Archive for November 8th, 2012

SQL DBA Checklist November 8th, 2012

Vinod Kumar

Long time back I did write about what activities constitute a DBA role and as I start meeting more DBA in my day job – I get asked, is there any checklist? If you really ask me, that article does call out most of the points. Here is just yet another list. Feel free to add more to this list –

As a DBA we work to keep the systems up and running for the business, hence there are business requirements we need to be aware off like below – know the answers to the below and ask your respective stakeholders before designing the system:

  1. Establish specific SLAs (service level agreements) with stakeholders
  2. What Availability do they want? (aka  find our your maintenance windows)
  3. RPO (recovery point objectives – how much you can afford to lose if DR / corruption occurs)
  4. RTO (recovery time objective – how long to bring database/system back up after DR/Corruption)
  5. Points of contact (owners) for the various databases. This is true in consolidation environments. People change roles or switch jobs – keep this uptodate always.
  6. Change control – how often, who has what rights to DB, what auditing is in place etc. – especially important for shared instances
  7. Response times & escalation procedures (how soon you will do changes if you do them for the customer, how soon you respond when problems arise – are you a 24×6, 24×7, 7×12, 5×10 shop,  do you have people on call, how do they reach on call person, etc.)
  8. Based on the responses, make your backup strategy based on this because the RTO, RPO will be something decided by this strategy.
  9. Know the immediate or near future plans of the organization to support newer versions. Plan on a upgrade or migration strategy before hand and know the nuances. Check my previous post on Upgrading to SQL Server 2012.
  10. Know your various contact points from an Hardware perspective – SAN vendor, Software vendors, Network switch vendors, Network Admins and the various access mechanisms to reach the server. Document them and keep them handy always.

Other lists include:

  1. Test your disaster recovery plan by a junior DBA to check if you have missed any steps.
  2. Pre-grow your databases to cover the projections for the next year
  3. Pre-size the tempDB to its regular maximum size.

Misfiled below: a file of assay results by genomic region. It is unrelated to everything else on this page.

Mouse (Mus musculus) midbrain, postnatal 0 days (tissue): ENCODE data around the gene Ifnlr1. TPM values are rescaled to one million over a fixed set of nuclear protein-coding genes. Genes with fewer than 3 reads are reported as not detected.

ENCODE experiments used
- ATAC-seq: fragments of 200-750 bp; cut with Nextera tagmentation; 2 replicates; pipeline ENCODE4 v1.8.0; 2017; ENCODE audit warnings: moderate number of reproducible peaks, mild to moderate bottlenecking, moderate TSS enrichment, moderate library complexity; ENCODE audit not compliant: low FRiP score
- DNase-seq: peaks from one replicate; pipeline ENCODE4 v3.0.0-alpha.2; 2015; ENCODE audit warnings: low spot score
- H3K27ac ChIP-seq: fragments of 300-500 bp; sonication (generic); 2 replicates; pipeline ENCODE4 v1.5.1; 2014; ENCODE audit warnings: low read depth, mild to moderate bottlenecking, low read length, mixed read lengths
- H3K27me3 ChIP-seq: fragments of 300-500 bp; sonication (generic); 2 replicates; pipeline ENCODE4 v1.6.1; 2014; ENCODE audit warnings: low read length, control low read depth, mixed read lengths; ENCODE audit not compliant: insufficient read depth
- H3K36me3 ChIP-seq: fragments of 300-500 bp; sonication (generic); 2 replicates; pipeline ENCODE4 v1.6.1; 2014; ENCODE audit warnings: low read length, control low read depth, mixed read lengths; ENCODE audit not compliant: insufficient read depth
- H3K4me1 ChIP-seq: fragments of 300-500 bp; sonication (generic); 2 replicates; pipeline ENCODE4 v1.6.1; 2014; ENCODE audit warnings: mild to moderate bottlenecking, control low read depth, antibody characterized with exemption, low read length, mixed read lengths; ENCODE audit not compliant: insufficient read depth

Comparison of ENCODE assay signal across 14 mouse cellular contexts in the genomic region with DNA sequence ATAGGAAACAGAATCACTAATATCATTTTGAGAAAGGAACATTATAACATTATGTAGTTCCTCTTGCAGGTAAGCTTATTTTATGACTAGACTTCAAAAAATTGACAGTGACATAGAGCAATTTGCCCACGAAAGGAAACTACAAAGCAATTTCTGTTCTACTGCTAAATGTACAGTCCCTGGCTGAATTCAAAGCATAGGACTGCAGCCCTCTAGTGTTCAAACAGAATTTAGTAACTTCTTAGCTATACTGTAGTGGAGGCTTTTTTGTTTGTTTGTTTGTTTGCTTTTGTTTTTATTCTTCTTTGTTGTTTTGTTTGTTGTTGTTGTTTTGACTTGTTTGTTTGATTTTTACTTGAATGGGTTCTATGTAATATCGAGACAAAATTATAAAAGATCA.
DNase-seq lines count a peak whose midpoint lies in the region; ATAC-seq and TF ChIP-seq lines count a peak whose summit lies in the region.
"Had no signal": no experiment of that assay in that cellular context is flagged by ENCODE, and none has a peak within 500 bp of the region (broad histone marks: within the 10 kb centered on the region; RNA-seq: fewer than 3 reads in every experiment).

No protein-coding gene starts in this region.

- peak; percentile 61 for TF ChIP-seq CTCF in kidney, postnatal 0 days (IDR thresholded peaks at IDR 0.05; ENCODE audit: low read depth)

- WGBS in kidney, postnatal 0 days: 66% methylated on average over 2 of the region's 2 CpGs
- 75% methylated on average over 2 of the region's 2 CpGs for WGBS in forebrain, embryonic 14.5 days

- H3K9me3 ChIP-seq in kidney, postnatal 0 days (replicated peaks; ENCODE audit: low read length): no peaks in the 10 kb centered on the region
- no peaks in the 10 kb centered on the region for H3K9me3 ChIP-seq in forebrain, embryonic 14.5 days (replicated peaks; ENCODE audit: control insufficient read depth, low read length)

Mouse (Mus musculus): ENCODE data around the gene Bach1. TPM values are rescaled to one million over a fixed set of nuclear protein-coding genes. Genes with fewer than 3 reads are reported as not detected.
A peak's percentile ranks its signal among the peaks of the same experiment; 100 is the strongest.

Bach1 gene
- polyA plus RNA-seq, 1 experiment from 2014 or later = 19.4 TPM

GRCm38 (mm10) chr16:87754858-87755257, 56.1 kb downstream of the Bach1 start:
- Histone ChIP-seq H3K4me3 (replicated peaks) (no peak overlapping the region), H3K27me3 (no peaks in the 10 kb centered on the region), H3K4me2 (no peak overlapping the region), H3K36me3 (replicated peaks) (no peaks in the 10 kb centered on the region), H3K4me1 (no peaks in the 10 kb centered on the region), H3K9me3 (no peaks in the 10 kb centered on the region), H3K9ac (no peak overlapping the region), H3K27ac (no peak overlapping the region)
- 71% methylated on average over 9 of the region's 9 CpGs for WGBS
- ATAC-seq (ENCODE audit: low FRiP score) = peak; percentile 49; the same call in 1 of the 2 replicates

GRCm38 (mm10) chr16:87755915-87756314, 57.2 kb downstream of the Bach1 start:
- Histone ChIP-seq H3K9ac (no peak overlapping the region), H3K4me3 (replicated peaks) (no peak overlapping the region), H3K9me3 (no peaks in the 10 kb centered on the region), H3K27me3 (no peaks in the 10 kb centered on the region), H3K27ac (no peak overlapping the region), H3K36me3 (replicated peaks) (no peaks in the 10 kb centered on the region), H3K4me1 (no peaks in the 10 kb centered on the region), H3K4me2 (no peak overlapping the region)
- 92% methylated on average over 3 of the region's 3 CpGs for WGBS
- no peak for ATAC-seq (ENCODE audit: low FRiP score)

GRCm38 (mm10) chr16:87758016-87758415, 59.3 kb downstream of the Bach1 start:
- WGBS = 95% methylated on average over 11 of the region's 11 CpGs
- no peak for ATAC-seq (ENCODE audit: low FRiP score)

4. Check that security is still tight – people who have left the group/company no longer have logins, no new logins have snuck into highly privileged groups, etc.
  5. Check all your logs thoroughly for abnormality.
  6. If you’re not yet using Policy Based Management, double check that all your configuration settings are still correct.
  7. Take new performance baselines to track if the system is performing better compared to a baseline.
  8. Resync your test and development systems with production or production like data
  9. Implement some of those cool new techniques, functionality, tips, etc. you learned at your last conference. Always look at implementing new efficient methods of code.
  10. Ask your hardware admins to do low level hardware diagnostics
  11. Install MOM/SCOM agents (or at least some other monitoring / alerting tool).
  12. At the very least configure SQL (SMTP) Mail and Operator alerts for job failures.
  13. Ensure you have maintenance plans for re-indexing/defragging  and updating statistics.
  14. Configure your maintenance plans to pick up new databases automatically or write your own scripts to detect and configure new plans (in the process of writing some now).
  15. Add a job to recycle the error log every night to keep logs small.
  16. Keep an script handy for any non-compliance and keep running them time-to-time on the environment.
  17. Test your disaster recovery plan again!!

Additionally I might do things on a daily basis and quarterly basis like, some tasks done daily are:

  1. Monitor and Check for blocking spids
  2. Monitor and check for deadlocks
  3. Monitor and check status of SQLAgent jobs
  4. Monitor disk growth (especially processes that might be eating up transaction log-space).
  5. Monitor for rogue, ad-hoc queries that might be running against your production systems (and take appropriate, punitive action).
  6. Check if there are Login Errors or any suspicious activity on the logs.

Maybe quarterly I might do:

  1. Collect database and table growth history (at least once per week), then review growth rate every quarter.  Compare the actual growth rate against expected growth rate from the TECH spec  (DEV should always provide estimated growth rates in either the tech spec or deployment plan!)
  2. Create a simple SQL Profile trace that you can run as a SQLAgent job that collects samples of durations of the most critical stored procs and queries in the system.   Just like the growth rates above, compare the actual durations against expectations in the tech spec…   Also, look for concerning performance degradation over time.
  3. Collect blocking history and review trends quarterly
  4. Collect deadlock history and review trends quarterly
  5. Check who has access to the database regularly
  6. Keep looking at the organizations operational guides and see if there needs to be changes because of upgrades or if the behavior changed in the next releases.
  7. Check once in a while if the tapes and backups are uptodate and functional. This can be randomly done during the quarter.

I am sure I am missing some of the vital points you are doing in your environment. So please feel free to add it over comments and I will be more than happy to merge them.

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